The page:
Did you know that you can light up a light bulb by just using a few household items and a potato? The chemical reaction between 2 different metals and the juices in the potato generate enough voltage to actually make a clock run (which uses very little energy), or a light bulb (but a very small one). The whole experiment should produce about 1.5 volts DC, but this is just the potential. This means that you might need to use several potatoes to light up a bulb, but a small LED will probably glow from just one.
The Experiment: First, you need to get your materials: a large potato (or 2 potatoes), two copper pennies, three copper wires, 2 zinc or zinc-plated nails, a small light bulb or LED. Cut the potato in half if you’re using a large one, or take each potato and in each make a small slit, just big enough for each penny to fit in to. Take 2 pieces of copper wire and wrap one around one penny and the other around the other penny a few times. Stick the pennies into the slits you cut before.
Take the third piece of copper wire and wrap it around one of the zinc nails. Stick that nail into one of the potato halves. The next step is to take the wire wrapped around the penny from the half with the nail in it, and wrap it around the other nail. Take that nail and put it into the other half of the potato. Now, take the two ends of wire that remain loose (one should be from a penny and the other from a nail), and touch them to a light bulb. Voila, you should have light!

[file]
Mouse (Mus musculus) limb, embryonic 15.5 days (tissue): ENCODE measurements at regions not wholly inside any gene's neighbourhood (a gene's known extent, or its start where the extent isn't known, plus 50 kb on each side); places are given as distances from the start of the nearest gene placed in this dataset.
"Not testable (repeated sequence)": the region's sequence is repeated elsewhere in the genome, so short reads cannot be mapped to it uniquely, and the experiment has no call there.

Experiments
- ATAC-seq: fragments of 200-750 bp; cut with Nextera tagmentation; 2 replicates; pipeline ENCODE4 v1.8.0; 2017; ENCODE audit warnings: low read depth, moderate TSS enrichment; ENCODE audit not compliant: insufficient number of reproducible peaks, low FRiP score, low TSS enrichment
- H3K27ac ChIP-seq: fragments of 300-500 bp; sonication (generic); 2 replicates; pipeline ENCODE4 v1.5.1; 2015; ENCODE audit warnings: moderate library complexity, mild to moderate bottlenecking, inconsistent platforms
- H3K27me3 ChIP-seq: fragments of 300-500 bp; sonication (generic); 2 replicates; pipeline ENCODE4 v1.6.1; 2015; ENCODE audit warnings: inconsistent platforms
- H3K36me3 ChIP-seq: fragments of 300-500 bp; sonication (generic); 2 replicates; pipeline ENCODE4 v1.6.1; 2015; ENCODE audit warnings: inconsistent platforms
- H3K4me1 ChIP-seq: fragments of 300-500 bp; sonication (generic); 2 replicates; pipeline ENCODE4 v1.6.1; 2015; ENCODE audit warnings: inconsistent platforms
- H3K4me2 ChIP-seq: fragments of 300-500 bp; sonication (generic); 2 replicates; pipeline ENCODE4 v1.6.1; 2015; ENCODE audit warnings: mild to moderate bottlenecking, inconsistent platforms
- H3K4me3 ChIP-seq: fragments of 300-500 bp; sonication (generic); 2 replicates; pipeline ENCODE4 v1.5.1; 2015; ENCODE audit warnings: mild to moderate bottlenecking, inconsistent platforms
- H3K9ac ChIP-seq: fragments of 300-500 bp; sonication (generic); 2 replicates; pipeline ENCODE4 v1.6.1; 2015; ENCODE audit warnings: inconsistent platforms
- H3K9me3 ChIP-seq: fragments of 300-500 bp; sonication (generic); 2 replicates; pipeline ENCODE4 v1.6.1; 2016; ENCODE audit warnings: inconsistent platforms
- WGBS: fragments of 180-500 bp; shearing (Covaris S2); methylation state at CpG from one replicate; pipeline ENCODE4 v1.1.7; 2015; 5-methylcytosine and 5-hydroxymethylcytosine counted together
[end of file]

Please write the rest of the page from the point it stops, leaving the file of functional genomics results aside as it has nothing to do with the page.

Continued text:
The reason this works is because the phosphoric acid (H3PO4) in the potato makes the copper and zinc react in such a way that there is an exchange of electrons that takes place between them. The potato acts more as an electrolyte, not really having a role in the chemical reaction itself. This is why it’s very important to make sure that the pennies and nails never directly touch each other inside the potato. Lee Ellen Benjamin, M.A, from San Francisco State University explains that:
“Zinc is an active metal, which reacts readily with acid to liberate electrons. The acid’s active ingredient is positively charged hydrogen, so a transfer of electrons takes place between the zinc and the acid. The zinc (Zn0) is oxidized (Zn++ ) and the acid (H+) is reduced to hydrogen gas (H2), which you can see bubbling out around the electrodes. The reaction at the penny electrode depletes the electrons from the copper and attaches them to the hydrogen ions in the phosphoric acid.
Oxidation: Zn –> Zn++ + 2e-
(Zinc looses 2 electrons)
Reduction: 2H+ + 2e- –> H2
(Hydrogen ions gain electrons)
Net Reaction: Zn + 2H+ –> Zn++ + H2
(Hydrogen gas and ‘power’) “
Category: Brain Food